Question Video: Finding the Point on the Curve of a Trigonometric Function Where the Tangent Is Parallel to a Given Line Mathematics • Higher Education

Find all points with π‘₯-coordinates in [0, πœ‹) where the curve 𝑦 = sin 2π‘₯ has a tangent that is parallel to the line 𝑦 = βˆ’π‘₯ βˆ’ 18.

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Video Transcript

Find all points with π‘₯-coordinates in the interval from zero to πœ‹ where the curve 𝑦 equals sin two π‘₯ has a tangent that is parallel to the line 𝑦 equals negative π‘₯ minus 18.

We recall first that two lines are parallel if they have the same slope. We can determine the slope of the line 𝑦 equals negative π‘₯ minus 18 as the equation of this line has been given in the slope–intercept form. Remember the slope–intercept form of the equation of a straight line is 𝑦 equals π‘šπ‘₯ plus 𝑏, where π‘š represents the slope of the line and 𝑏 represents its 𝑦-intercept. Comparing the equation of this line with the slope–intercept form, we see that the coefficient of π‘₯, and hence the slope of the line, is negative one. We now know that we’re looking for the points on the curve 𝑦 equals sin two π‘₯ where the tangent to the curve has a slope equal to negative one.

Remember that the slope of the tangent to a curve is the same as the slope of the curve itself at that point. We can find the slope function of a curve by using differentiation. The slope function is given by d𝑦 by dπ‘₯. We need to recall how we differentiate sin two π‘₯, which is a trigonometric function. We should recall that the derivative with respect to π‘₯ of sin of π‘Žπ‘₯, where π‘Ž is a real constant and π‘₯ is measured in radians, is equal to π‘Ž multiplied by cos of π‘Žπ‘₯. So applying this rule, we have that d𝑦 by dπ‘₯ is equal to two multiplied by cos of two π‘₯.

Now remember we’re looking for the points where the curve has a tangent that is parallel to the line 𝑦 equals negative π‘₯ minus 18. So we’re looking for the points where this slope function is equal to negative one. We can therefore set this expression equal to negative one and solve the equation. Dividing both sides by two gives cos of two π‘₯ is equal to negative one-half. To find the value of two π‘₯, we need to apply the inverse cosine function, giving two π‘₯ equals cos inverse of negative one-half.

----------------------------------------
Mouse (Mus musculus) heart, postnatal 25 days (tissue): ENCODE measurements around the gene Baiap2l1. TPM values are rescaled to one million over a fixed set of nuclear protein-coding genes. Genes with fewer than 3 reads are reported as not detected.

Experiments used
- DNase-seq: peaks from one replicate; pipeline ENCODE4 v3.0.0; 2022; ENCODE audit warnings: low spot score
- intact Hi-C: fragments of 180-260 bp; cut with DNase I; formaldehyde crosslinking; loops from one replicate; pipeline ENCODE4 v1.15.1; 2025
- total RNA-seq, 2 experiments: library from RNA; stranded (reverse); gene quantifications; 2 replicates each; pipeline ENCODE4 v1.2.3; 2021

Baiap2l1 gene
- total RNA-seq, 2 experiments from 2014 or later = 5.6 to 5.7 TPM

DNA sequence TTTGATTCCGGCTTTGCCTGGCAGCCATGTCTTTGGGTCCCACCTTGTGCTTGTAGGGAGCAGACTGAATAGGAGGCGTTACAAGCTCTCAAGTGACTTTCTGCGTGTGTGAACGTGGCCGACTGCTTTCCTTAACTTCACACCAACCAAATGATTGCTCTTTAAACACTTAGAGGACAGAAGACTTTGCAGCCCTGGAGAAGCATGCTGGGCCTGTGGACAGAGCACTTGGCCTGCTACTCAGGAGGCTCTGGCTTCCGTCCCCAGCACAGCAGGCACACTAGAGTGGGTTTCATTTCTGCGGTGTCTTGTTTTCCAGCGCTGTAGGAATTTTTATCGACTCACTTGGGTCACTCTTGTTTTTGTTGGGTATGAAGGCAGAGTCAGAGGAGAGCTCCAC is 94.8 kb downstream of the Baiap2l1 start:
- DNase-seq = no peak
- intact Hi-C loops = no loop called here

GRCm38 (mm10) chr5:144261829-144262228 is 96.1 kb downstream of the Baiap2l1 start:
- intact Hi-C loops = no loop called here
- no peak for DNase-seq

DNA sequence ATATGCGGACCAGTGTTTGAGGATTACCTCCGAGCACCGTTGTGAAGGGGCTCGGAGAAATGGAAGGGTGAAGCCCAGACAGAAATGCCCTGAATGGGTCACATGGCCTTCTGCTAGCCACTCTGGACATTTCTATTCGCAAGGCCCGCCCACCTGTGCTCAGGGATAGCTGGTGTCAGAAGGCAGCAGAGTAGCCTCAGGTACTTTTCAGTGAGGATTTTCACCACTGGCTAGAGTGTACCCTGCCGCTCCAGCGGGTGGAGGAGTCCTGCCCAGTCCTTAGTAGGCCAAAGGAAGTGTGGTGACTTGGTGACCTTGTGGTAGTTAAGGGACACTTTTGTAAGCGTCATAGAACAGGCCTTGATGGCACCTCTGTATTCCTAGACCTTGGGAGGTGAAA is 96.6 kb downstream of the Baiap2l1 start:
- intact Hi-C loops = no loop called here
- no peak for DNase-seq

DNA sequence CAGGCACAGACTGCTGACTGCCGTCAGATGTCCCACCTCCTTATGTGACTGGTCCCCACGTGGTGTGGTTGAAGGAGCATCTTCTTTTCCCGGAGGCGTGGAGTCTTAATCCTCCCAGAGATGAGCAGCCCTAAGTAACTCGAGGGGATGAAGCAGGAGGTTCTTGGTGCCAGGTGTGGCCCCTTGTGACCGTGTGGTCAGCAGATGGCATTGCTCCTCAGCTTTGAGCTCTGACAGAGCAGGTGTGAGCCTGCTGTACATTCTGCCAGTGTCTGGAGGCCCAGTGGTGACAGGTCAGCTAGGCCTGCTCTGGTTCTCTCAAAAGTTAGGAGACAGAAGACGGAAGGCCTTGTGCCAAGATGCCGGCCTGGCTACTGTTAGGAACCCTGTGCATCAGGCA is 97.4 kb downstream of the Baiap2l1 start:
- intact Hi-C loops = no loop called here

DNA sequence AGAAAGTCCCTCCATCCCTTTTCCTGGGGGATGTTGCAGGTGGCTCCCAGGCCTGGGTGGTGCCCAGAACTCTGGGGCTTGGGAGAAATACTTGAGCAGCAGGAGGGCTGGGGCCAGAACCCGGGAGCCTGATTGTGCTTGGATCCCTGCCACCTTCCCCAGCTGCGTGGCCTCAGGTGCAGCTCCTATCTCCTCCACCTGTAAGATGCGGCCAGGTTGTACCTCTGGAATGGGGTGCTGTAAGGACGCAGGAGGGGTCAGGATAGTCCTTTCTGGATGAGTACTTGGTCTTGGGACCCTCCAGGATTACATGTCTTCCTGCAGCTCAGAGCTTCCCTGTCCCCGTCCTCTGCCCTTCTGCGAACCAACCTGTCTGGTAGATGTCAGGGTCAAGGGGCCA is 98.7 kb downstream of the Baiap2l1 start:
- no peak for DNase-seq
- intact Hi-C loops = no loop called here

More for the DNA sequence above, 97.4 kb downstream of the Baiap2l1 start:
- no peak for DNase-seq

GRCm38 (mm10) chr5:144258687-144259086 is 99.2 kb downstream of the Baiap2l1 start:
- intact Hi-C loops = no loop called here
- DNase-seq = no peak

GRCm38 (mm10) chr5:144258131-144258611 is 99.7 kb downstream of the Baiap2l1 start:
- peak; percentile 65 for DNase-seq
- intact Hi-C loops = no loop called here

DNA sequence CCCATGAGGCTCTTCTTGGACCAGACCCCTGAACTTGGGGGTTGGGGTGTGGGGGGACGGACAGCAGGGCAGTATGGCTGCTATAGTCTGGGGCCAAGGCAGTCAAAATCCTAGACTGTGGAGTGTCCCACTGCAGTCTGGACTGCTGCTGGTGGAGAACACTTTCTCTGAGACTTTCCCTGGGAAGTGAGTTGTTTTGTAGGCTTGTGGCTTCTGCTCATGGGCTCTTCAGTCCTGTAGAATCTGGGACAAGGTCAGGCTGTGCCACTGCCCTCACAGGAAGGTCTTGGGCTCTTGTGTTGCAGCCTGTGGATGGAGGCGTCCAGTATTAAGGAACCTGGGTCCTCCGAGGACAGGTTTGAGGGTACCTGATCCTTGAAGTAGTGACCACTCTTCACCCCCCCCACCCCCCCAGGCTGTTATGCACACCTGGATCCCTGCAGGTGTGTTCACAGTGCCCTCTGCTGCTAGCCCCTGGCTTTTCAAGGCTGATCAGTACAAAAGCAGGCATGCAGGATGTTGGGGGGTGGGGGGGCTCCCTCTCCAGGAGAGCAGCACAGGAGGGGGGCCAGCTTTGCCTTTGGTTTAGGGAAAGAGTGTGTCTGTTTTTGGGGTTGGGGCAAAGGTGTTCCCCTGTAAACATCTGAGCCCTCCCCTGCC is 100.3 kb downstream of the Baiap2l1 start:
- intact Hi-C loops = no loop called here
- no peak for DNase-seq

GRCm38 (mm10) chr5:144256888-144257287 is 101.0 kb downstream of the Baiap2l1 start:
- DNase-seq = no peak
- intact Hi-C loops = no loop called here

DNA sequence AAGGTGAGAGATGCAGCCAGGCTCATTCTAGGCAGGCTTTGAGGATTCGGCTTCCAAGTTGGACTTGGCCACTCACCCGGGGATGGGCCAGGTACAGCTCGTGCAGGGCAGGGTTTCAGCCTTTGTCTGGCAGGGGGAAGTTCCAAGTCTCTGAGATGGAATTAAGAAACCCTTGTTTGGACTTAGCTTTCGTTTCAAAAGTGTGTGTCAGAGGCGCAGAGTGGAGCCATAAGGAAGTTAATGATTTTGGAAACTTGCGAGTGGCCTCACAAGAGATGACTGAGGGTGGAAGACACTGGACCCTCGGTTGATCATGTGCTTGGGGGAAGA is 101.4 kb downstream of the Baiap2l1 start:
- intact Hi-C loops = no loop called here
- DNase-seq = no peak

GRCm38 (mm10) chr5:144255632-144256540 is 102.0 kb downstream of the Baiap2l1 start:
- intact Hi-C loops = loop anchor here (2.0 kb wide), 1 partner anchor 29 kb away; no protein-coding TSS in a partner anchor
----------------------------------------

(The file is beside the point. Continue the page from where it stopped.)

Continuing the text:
We can evaluate this in our calculators, making sure that they’re in radian mode. And it gives two π‘₯ is equal to two πœ‹ by three. We can then divide both sides of the equation by two, giving π‘₯ equals πœ‹ by three. So we found the π‘₯-coordinate of one point, where the tangent is parallel to the given line. But are there any others in the interval from zero to πœ‹? Now if π‘₯ belongs in the interval from zero to πœ‹, which is closed at the lower end and open at the upper end, then two π‘₯ will belong in the interval from zero to two πœ‹.

Recalling the graph of the cosine function between zero and two πœ‹, then we see that there are two values of πœƒ in this interval for which cos of πœƒ is equal to negative one-half. We’re using πœƒ here as a placeholder for two π‘₯. Now we’ve already worked out one of these values of two π‘₯ was two πœ‹ by three. And to work out the other value, we can recall the symmetry of the cosine function. For values of πœƒ between zero and two πœ‹, cos of πœƒ is equal to cos of two πœ‹ minus πœƒ. So to find the second solution, we can subtract the value we’ve already found of two πœ‹ by three from two πœ‹.

We can write two πœ‹ as six πœ‹ over three, so we have two π‘₯ equals six πœ‹ over three minus two πœ‹ over three, which is four πœ‹ over three. Remember this is the value of two π‘₯. So to find the value of π‘₯, we divide both sides by two, giving π‘₯ equals two πœ‹ by three. Both of these π‘₯-values are in the interval from zero to πœ‹. We now need to work out the values of 𝑦 that correspond to each of these π‘₯-values.

We work these out by substituting our π‘₯-values back into the equation of the function. When π‘₯ is equal to πœ‹ by three, 𝑦 is equal to sin of two πœ‹ by three, which is equal to root three over two. When π‘₯ is equal to two πœ‹ by three, 𝑦 is equal to sin of two times two πœ‹ by three or sin of four πœ‹ by three, which is equal to negative root three over two. And so we found the coordinates of the two points in the given interval where the curve 𝑦 equals sin two π‘₯ has a tangent that is parallel to the line 𝑦 equals negative π‘₯ minus 18. They are πœ‹ by three, root three over two and two πœ‹ by three, negative root three over two.

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